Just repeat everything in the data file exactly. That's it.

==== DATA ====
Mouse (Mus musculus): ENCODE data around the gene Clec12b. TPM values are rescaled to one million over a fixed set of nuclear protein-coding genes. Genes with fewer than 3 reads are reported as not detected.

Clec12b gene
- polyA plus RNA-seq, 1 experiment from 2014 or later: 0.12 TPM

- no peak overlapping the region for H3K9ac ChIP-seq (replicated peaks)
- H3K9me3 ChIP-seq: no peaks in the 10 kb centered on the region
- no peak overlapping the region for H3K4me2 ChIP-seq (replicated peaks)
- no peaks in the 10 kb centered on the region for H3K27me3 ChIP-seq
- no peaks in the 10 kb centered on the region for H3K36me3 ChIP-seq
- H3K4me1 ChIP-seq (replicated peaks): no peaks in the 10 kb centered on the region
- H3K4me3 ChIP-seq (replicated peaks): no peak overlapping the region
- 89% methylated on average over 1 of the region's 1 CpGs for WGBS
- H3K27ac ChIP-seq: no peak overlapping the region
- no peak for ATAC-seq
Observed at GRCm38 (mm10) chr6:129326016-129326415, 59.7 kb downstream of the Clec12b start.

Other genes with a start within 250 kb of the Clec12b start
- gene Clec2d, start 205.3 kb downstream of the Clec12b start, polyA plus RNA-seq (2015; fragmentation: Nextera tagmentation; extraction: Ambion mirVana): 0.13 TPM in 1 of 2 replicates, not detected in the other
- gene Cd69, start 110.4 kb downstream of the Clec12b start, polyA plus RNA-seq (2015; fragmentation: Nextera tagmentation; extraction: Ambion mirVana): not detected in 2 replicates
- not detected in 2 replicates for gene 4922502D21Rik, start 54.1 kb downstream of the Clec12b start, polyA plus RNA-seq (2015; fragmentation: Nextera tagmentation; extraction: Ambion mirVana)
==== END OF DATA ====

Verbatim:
Mouse (Mus musculus): ENCODE data around the gene Clec12b. TPM values are rescaled to one million over a fixed set of nuclear protein-coding genes. Genes with fewer than 3 reads are reported as not detected.

Clec12b gene
- polyA plus RNA-seq, 1 experiment from 2014 or later: 0.12 TPM

- no peak overlapping the region for H3K9ac ChIP-seq (replicated peaks)
- H3K9me3 ChIP-seq: no peaks in the 10 kb centered on the region
- no peak overlapping the region for H3K4me2 ChIP-seq (replicated peaks)
- no peaks in the 10 kb centered on the region for H3K27me3 ChIP-seq
- no peaks in the 10 kb centered on the region for H3K36me3 ChIP-seq
- H3K4me1 ChIP-seq (replicated peaks): no peaks in the 10 kb centered on the region
- H3K4me3 ChIP-seq (replicated peaks): no peak overlapping the region
- 89% methylated on average over 1 of the region's 1 CpGs for WGBS
- H3K27ac ChIP-seq: no peak overlapping the region
- no peak for ATAC-seq
Observed at GRCm38 (mm10) chr6:129326016-129326415, 59.7 kb downstream of the Clec12b start.

Other genes with a start within 250 kb of the Clec12b start
- gene Clec2d, start 205.3 kb downstream of the Clec12b start, polyA plus RNA-seq (2015; fragmentation: Nextera tagmentation; extraction: Ambion mirVana): 0.13 TPM in 1 of 2 replicates, not detected in the other
- gene Cd69, start 110.4 kb downstream of the Clec12b start, polyA plus RNA-seq (2015; fragmentation: Nextera tagmentation; extraction: Ambion mirVana): not detected in 2 replicates
- not detected in 2 replicates for gene 4922502D21Rik, start 54.1 kb downstream of the Clec12b start, polyA plus RNA-seq (2015; fragmentation: Nextera tagmentation; extraction: Ambion mirVana)